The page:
A quantum-chemical study to the magnetic characteristics of methanol and its applications in astronomy

    Get PDF
    Magnetic fields play an important role during star formation. Direct magnetic field strength observations have proven specifically challenging in the dynamic protostellar phase. Because of their occurrence in the densest parts of star forming regions, masers, through polarization observations, are the main source of magnetic field strength and morphology measurements around protostars. Of all maser species, methanol is one of the strongest and most abundant tracers of gas around high-mass protostellar disks and in outflows. However, because experimental determination of the magnetic character- istics of methanol has remained unsuccessful, a magnetic field strength analysis of these regions could hitherto not be performed. In this thesis, we present quantum-chemical calculations of the magnetic characteristics of methanol. We present the parameters characterizing the internal magnetic interactions: the hyperfine structure, as well as the parameters characterizing the interaction of methanol with an external magnetic field. We use these parameters in re-analyzing methanol maser polarization observa- tions. With these calculations, we can confirm the presence of dynamically important magnetic fields around protostars

    Hyperfine interactions and internal rotation in methanol

    Get PDF
    We present a rigorous derivation of the nuclear spin-rotation and spin-torsion coupling terms in the hyperfine Hamiltonian for molecules with internal rotation. Our formulas differ from the expressions derived by Heuvel and Dymanus [J. Mol. Spectrosc. 47, 363 (1973)], which these authors used and which were also applied recently by others to interpret experimental hyperfine spectra of such molecules. In the present work, our theoretical results are applied to methanol. We calculate the nuclear spin-spin magnetic dipole-dipole interactions and the nuclear contribution to the spin-torsion coupling vectors from the nuclear coordinates as functions of the internal rotation angle γ, compute the spin-rotation coupling tensors by ab initio electronic structure methods also as functions of γ, and obtain the missing parameters for the electronic contribution to the spin-torsion coupling from a fit to measured spectra. The resulting hyperfine Hamiltonian is then used to compute hyperfine transition frequencies and intensities for twelve torsion-rotation transitions in methanol. With the use of the ab initio calculated spin-rotation coupling parameters without any modification, and physically reasonable values for the spin-torsion coupling parameters from the fit, we find good agreement with all of the measured spectra

    Polarization properties of methanol masers

    Get PDF
    (Abridged) Astronomical masers have been effective tools to study magnetic fields for many years. In particular, methanol can be used to probe different parts of protostars such as accretion discs and outflows, since it produces one of the strongest and the most commonly observed masers in massive star-forming regions. We investigate the polarization properties of selected methanol maser transitions in light of newly calculated methanol Land\'e g-factors and considering hyperfine components. We compare our results with previous observations and we evaluate the effect of preferred hyperfine pumping and non-Zeeman effects. We run simulations using the radiative transfer code CHAMP. We find a dependence of linear and circular polarization fractions on the hyperfine transitions. Preferred hyperfine pumping can explain some high levels of linear and circular polarization and some of the peculiar features seen in the S-shape of observed V-profiles. Methanol masers are not significantly affected by non-Zeeman effects. Our models show that for methanol maser emission, both the linear and circular polarization percentages depend on which hyperfine transition is masing and the degree to which it is being pumped. Since non-Zeeman effects become more relevant at high values of brightness temperatures, it is important to obtain good estimates of these quantities and on maser beaming angles. Better constraints on the brightness temperature will help in understand about the extent to which non-Zeeman effects contribute to the observed polarization percentages. In order to detect separate hyperfine components, an intrinsic thermal line width significantly smaller than the hyperfine separation is required.Comment: Accepted for publication in Astronomy & Astrophysic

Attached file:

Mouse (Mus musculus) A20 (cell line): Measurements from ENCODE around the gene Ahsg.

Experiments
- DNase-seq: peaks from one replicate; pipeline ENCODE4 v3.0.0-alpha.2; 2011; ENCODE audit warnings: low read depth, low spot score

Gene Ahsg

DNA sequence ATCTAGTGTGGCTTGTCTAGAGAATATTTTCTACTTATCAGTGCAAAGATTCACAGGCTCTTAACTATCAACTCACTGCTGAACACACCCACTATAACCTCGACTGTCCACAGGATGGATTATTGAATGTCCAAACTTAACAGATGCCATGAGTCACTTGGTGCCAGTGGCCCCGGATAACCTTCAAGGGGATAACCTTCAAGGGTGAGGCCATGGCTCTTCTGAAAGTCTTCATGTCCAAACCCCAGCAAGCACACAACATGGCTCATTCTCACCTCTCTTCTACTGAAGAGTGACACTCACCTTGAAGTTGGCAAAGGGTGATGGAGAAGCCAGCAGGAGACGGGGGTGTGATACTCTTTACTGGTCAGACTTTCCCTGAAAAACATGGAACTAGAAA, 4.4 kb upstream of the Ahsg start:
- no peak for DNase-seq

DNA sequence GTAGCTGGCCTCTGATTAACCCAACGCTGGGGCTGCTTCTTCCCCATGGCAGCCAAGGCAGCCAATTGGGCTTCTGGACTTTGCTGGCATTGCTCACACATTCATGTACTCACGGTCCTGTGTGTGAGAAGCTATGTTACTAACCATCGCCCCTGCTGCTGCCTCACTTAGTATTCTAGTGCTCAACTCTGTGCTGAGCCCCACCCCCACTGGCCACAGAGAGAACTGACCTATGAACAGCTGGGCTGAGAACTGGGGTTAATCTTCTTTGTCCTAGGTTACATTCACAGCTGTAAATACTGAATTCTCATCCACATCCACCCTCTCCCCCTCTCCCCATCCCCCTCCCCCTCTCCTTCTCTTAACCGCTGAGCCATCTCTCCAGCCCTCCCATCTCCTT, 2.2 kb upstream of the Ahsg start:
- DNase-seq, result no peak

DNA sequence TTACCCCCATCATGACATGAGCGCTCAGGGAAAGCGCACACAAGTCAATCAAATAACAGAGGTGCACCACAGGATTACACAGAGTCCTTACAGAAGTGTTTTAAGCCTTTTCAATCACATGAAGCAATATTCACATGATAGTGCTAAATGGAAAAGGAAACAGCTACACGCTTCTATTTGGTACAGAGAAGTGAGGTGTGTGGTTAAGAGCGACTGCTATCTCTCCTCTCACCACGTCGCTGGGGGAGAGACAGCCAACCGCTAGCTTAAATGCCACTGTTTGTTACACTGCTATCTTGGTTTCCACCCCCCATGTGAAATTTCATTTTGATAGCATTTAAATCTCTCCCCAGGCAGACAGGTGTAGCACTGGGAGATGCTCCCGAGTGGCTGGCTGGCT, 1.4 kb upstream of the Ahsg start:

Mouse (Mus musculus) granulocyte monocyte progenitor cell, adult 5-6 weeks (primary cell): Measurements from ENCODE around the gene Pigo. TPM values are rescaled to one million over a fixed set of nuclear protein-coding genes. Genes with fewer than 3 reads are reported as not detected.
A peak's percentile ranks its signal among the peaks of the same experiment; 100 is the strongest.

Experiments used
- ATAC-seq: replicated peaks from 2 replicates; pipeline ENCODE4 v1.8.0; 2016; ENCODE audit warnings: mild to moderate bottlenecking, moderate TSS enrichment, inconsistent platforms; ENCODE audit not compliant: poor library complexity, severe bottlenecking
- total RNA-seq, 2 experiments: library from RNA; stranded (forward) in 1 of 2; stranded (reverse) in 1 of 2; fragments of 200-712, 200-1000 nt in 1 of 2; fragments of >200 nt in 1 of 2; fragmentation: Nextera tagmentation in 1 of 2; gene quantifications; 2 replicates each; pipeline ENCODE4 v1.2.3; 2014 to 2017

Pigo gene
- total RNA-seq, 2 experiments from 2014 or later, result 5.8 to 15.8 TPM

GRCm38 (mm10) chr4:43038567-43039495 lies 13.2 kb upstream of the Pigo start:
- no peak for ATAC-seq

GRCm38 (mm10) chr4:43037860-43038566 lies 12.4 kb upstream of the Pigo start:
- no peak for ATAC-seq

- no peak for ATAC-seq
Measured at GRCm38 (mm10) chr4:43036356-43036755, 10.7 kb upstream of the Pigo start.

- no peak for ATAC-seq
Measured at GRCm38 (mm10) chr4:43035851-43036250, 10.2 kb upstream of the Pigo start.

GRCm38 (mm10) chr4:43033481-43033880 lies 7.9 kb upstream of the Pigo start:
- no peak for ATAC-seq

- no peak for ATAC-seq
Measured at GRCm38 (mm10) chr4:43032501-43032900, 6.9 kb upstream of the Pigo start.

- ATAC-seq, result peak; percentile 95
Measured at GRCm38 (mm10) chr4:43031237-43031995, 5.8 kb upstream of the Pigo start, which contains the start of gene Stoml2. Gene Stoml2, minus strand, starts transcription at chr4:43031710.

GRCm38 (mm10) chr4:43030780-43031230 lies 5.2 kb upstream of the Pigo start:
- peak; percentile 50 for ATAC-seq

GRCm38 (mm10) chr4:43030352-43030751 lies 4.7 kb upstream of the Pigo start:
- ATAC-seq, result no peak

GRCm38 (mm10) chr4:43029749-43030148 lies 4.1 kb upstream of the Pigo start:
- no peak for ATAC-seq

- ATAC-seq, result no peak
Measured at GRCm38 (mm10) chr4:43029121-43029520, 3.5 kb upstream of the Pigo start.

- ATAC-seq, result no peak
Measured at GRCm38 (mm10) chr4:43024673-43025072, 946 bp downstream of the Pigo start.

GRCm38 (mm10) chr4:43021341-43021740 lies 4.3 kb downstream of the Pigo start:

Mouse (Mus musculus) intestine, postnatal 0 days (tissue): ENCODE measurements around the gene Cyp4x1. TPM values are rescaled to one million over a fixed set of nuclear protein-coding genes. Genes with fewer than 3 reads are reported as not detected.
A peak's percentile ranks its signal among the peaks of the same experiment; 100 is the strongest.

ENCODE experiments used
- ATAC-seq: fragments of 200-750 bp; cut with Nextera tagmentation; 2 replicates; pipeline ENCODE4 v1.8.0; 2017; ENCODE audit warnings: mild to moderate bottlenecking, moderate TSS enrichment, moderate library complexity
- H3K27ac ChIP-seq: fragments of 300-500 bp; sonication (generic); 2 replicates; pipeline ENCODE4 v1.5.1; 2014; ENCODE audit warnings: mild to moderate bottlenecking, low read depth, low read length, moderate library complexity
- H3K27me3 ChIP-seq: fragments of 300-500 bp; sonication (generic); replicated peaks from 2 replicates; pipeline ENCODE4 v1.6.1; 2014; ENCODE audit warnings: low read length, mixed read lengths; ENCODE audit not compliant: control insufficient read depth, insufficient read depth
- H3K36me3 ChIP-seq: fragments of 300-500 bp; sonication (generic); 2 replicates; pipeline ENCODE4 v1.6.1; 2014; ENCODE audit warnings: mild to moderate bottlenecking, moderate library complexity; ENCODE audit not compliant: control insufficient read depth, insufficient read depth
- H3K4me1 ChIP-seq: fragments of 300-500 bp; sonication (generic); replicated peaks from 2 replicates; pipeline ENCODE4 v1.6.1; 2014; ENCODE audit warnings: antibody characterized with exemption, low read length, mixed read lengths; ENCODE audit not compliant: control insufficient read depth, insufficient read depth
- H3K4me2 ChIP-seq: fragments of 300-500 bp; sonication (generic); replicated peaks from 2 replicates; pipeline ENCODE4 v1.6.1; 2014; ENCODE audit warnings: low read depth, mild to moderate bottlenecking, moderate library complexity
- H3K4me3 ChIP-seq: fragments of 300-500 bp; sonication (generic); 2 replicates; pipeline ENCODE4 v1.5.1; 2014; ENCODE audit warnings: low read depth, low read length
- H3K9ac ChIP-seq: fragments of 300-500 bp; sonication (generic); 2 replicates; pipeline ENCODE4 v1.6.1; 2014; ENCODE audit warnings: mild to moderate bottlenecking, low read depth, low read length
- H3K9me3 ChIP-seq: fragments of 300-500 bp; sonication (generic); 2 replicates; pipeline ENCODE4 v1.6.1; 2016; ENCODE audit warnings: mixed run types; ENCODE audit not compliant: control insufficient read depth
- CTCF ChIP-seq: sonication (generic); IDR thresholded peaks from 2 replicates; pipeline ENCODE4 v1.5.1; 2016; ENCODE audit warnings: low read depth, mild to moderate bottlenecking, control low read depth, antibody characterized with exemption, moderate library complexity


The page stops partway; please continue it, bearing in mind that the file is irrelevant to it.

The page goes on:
Characterization of methanol as a magnetic field tracer in star-forming regions

    Get PDF
    Magnetic fields play an important role during star formation. Direct magnetic field strength observations have proven specifically challenging in the extremely dynamic protostellar phase. Because of their occurrence in the densest parts of star forming regions, masers, through polarization observations, are the main source of magnetic field strength and morphology measurements around protostars. Of all maser species, methanol is one of the strongest and most abundant tracers of gas around high-mass protostellar disks and in outflows. However, as experimental determination of the magnetic characteristics of methanol has remained largely unsuccessful, a robust magnetic field strength analysis of these regions could hitherto not be performed. Here we report a quantitative theoretical model of the magnetic properties of methanol, including the complicated hyperfine structure that results from its internal rotation. We show that the large range in values of the Land\'{e} g-factors of the hyperfine components of each maser line lead to conclusions which differ substantially from the current interpretation based on a single effective g-factor. These conclusions are more consistent with other observations and confirm the presence of dynamically important magnetic fields around protostars. Additionally, our calculations show that (non-linear) Zeeman effects must be taken into account to further enhance the accuracy of cosmological electron-to-proton mass ratio determinations using methanol.Comment: 23 pages, 3 figures, excluding Supplementary information. Author manuscript version before editorial/copyediting by Nature Astronomy. Journal version available via http://rdcu.be/FPeB . Supplementary material available via https://static-content.springer.com/esm/art%3A10.1038%2Fs41550-017-0341-8/MediaObjects/41550_2017_341_MOESM1_ESM.pd